Sizes Available: 6, 8, 10, 12, 14m
Sizes Tested: 8, 10m

Eleveight Says:

Riding light wind with the OS is pure happiness. Even more so with Version 2 of our dedicated foil and freeride kite, as every inch of material delivers outstanding performance, no matter how thin the breeze. Launch this feather-light kite in well below 10 knots and discover a whole new world of kiteboarding. The Open-C design comes with outstanding agility, a massive sweet spot, and direct control. Though it is remarkably dynamic, the kite is easy to tame as the steering is well-defined and precise. The power deployment is astonishingly smooth, which comes in handy when looping the kite during transitions while switching the stance. The fluid movements in the sky naturally transfer to the rider below.

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TKB Says:

As the obsession with foilboarding continues to gain traction at beaches all around the world there’s a very clear need for foilboard-specific kites that are both user-friendly and capable of flying in the lowest winds possible and that is the design brief for the single-strut OS series kite from Eleveight. The OS features a low to medium aspect canopy with a sweptback leading edge into rounded wingtips with a medium-sized leading edge diameter. The OS’s high flow bayonet vale connects to the standard pump inflation hose without the use of a nozzle and allows for quick and problem-free inflation. The canopy utilizes two battens on each wingtip along with some soft foam battens along the double ripstop trailing edge, all of which keeps the single-strut canopy under control when depowered. The front bridle uses a single pulley to help change the angle of attack and offers three settings that changes the cascade attachment point for moving the center of effort forward and back for adjusting the steering and depower feel. There are clear instructions printed on the leading edge for tuning, but essentially you can choose between a pivot turn, standard turn, or wingtip turn. The front bridle attachment point ends in a larks head loop and the wingtip attachment point ends in a knot. The wingtip features two attachment settings for tuning the turning speed and bar pressure. We preferred the stock setting towards the back of the kite (positive turning speed).

Our first impression with the OS was its low-wind threshold that allowed us to get off the beach when most other conventional kites were grounded—with its handling we were able to get it aloft in 5 knots and work our way out to the wind line for a foil session. The OS comes with light bar pressure that feels incredibly comfortable with really smooth action along the bar’s throw and excellent feel and feedback on your tuning and your power delivery. The power range is solid on the OS; its medium aspect canopy generates really good low-end power for foil waterstarts, but also offers complete depower at the end of the bar for turning the kite off when you don’t need the extra grunt. The OS feels really well-tuned and balanced with reasonably good zenith stability. Its lightweight build and depower allow you to keep it in the air during the deepest of lulls. While you can tune the kite’s front bridle from pivot to a wider steering arc, we generally found the three options to offer small variations that will be apparent to some, but overall, the OS liked to steer in a fairly tight turning radius and was easy and intuitive for steering. For its light bar pressure, we felt like the steering response was direct with fairly swift turning speeds in the mid-sized kite sizes. The OS flies a little deeper in the window which makes it both stable and predictable with excellent handling in the middle of the window for downwind carving and impressive drift. When it comes to tacks and other technical transitions through the eye of the wind, the OS doesn’t fly as forward in the window as say a foil kite, so you have to work a little harder to keep foiling through tacks. The OS scores high marks for its overall balanced feel and wide range with extra reliable flying in barebones threshold conditions. The OS is one of our top choices for freeride foilboarding where ease of use aids both carving and pumping down open swells as well as general cruising around with a kite that gives you excellent range along with nimble but intuitive performance for riders of all levels.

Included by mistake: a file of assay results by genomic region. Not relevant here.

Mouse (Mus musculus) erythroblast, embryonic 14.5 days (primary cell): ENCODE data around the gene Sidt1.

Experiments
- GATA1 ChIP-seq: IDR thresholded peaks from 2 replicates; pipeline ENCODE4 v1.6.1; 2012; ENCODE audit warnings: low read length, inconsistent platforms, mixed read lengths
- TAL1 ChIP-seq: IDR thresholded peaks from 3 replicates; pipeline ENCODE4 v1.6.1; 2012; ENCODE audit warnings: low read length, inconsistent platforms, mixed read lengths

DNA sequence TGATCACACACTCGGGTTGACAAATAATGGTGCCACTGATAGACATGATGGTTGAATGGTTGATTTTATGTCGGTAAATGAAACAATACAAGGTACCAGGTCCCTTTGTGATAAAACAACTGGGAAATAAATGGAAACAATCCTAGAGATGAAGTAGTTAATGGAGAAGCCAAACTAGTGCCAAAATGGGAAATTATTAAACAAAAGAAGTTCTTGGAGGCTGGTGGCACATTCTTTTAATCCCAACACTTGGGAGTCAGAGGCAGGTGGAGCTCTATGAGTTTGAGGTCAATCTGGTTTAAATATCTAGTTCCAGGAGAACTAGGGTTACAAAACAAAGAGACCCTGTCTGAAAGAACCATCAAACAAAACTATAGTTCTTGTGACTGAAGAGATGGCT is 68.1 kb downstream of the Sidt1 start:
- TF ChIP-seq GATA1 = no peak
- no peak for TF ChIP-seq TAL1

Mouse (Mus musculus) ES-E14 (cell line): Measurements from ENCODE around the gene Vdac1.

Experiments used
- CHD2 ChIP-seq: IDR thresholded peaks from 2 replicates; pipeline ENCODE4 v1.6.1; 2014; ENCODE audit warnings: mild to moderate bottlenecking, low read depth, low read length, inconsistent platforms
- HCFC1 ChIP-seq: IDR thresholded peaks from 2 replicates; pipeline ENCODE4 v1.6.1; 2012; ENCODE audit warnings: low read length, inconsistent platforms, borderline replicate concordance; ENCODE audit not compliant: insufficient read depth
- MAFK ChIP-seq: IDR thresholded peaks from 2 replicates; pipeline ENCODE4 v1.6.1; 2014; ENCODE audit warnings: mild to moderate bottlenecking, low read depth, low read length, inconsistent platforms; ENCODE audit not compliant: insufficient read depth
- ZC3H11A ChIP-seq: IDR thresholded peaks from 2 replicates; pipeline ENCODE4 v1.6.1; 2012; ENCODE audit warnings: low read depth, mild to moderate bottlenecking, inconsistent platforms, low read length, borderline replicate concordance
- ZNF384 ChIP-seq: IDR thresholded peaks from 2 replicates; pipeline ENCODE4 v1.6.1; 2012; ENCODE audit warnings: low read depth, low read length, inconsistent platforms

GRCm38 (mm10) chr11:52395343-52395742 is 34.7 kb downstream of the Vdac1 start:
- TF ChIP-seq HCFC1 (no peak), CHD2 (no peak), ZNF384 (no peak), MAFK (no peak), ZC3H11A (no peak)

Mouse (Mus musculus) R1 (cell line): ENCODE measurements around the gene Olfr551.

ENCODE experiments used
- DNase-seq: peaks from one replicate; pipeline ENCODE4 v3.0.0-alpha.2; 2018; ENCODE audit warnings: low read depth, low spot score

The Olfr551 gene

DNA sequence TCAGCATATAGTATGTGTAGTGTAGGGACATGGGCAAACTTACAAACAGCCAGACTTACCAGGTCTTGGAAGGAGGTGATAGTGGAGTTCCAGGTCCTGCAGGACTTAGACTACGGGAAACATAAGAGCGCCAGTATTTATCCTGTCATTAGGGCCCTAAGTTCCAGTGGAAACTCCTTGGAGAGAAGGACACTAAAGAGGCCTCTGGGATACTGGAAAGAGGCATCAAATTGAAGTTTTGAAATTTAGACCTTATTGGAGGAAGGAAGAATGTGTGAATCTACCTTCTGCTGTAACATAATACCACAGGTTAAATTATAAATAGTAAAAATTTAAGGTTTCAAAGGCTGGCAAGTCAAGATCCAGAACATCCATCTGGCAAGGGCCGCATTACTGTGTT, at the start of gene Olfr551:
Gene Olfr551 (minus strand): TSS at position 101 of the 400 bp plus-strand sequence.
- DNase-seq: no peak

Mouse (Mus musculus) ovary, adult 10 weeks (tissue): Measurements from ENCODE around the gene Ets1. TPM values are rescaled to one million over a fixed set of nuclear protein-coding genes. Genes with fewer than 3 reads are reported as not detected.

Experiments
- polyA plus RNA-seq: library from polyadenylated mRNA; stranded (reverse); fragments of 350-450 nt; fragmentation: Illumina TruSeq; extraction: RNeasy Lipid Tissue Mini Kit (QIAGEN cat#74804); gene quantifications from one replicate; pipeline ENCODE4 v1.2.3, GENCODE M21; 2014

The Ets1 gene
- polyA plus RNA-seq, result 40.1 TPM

The OS came with the CS Vary Bar which sports a new color coding for 2021 and all the thoughtful design features from last year. The CS is an adjustable length bar (42/50cm or 47/55cm) that features a single centerline safety depower system with a low V and a spectra rope depower/throw line that offers an adjustable length throw (comes stock in longest throw adjustment); the power tuning is via a Clam cleat that features a lightweight toggle that uses a bungee integrated into the tuning line to keep the toggle from getting tangled. The bar’s center lines end in knots (color-coded gray) and the outside lines end in loops (color-coded red and blue pigtails) and has no line extensions. The safety system features a push-away quick release with a built-in hand swivel that also acts as a QR travel shield. Eleveight’s quick release allows itself to be reset by simply placing the open end of the loop back into the quick release body where it will reset by simply clicking it back in place. The insertion requires a little extra push, but the connection is solid when you get the click. The outside lines are tunable by pressing on two little triangle tabs on the side of the bar end. This releases a clear plastic insert out of the bottom of the bar end which allows you to both change its effective bar length and adjust between three knots to change the length of the outside lines (stock set to shortest line length). The bar ends feature retractable line bungees with padded bar ends that feature integrated floats. The color-coding on this bar got an upgrade this year with clear red grip on the left. The center insert is plastic and looks to be easily replaced after wear with the removal of two small Philipps head screws. The bar is narrow at the ends and grows a little bit wider right at the center, which we found really comfortable to hold it in either place. The little dimpled EVA grip is comfortable and you get variable diameters because the width is on the narrow to medium size out on the sides and a little bit thicker as you get closer in, so your hands will find a sweet spot somewhere on that spectrum. The bar ends are padded and have a nice ergonomic feel if you’re the kiter with the super-wide grip. Overall, the CS Vary comes with a ton of functional features and adjustability in a nice mid-weight that scores high marks for comfort and usability.